Hate Crime Sentencing Act

Another stringent requirement during the process of application of this grant is the non existence or inadequacy of other nongovernmental organizations’ grants in handling hate crimes. The reason behind this is to ascertain that the grants supplement and not supplant one another. Lastly, the deadline for approval or rejection of these grants is outlined at thirty business days after reception of the application. All single jurisdictions cannot receive more than one hundred thousand dollars within the period of one year. The appropriations of these grants are supposed to be five million US dollars within any fiscal year.

Section four of the Act specifies the Grant program. In other words, it looks at some of the groups that have the power to authorize these grants. The Office of Justice Programs is the one given this mandate and it operates under the Department of Justice Programs. Additionally, care should be taken to ascertain that there are indeed adequate reforms available to deal with these. Section size of the Legislation looks at the prohibition of hate crimes. Here, the Act describes some of the punishments that an individual will face in case they are found guilty of such offences.

In Subsection one of the Act, anyone who may be found guilty of causing body harm to another individual willfully will be prosecuted and charged for their crime. In other words, when someone uses an incendiary device, a firearm, fire or actual harm to another owing to their color, race or any of the latter mentioned categories, then they are liable to imprisonment for a period of not greater than ten years or they are required to pay up a fine. In this section of the Act, directions are given on what to do in case a victim dies as a result of these crimes.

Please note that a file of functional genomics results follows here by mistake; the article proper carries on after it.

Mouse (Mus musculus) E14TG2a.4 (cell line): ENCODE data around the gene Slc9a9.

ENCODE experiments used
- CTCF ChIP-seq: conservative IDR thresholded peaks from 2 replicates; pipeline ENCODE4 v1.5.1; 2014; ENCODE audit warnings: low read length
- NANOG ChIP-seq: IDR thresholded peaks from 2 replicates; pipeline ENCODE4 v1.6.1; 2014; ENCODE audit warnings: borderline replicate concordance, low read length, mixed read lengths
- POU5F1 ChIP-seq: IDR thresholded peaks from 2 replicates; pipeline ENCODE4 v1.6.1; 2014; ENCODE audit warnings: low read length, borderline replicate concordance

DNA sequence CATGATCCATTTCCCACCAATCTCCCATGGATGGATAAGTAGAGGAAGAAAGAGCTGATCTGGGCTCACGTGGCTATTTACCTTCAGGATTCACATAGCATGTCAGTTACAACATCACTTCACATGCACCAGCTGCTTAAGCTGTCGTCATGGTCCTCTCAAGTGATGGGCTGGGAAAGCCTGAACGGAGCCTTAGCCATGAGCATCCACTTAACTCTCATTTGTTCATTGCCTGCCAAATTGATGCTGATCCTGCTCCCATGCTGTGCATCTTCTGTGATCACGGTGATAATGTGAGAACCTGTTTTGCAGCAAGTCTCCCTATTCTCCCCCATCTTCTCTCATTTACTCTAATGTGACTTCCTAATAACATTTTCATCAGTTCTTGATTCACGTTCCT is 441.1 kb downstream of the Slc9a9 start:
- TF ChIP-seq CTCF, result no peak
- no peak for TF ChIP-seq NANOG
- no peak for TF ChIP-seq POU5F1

It is stated that the criminal may be susceptible to severing a life sentence. Additionally, the latter punishment is also plausible in the event that the crime constitutes kidnapping or it entails certain forms of sexual abuse or attempts to do the latter. Section six of the Act also defines some of the terms used in the Act, in other words, an incendiary device carries the same meaning as that asserted in sections 232 of this Act. The word firearm refers to the meaning created in section nine hundred and twenty one of the constitution.

Gender identity in this section of the constitution refers to the perceived or actual gender characteristics of a certain individual. (US Department of Justice, 2008) It should also be noted that in section six, there are specifications of the circumstances under which evidence may be expressed. Evidence in hate crime can only be admissible in court if it found that that evidence relates specifically to the case under consideration. However, when a witness has to be impeached, then these rules do not necessarily apply to him or her. Section seven of the Act looks at the severability of its application.

If it has been found that the person to who the latter amendment has been applied is not treated constitutionally, then all these requirements will not be deemed relevant with reference to that person. Conclusion The Matthews Sheppard Act 2007 was proposed in order to amend certain sections of previous hate crime laws. The most notable amongst them is the incorporation of persons with disability, gender identity or sexual orientation into the ACT. The second aspect is with regard to assistance offered to local law enforcement agencies by the attorney general.

Reference ADL (2007): Hate Crime Sentencing Act, retrieved from https://www.adl.org/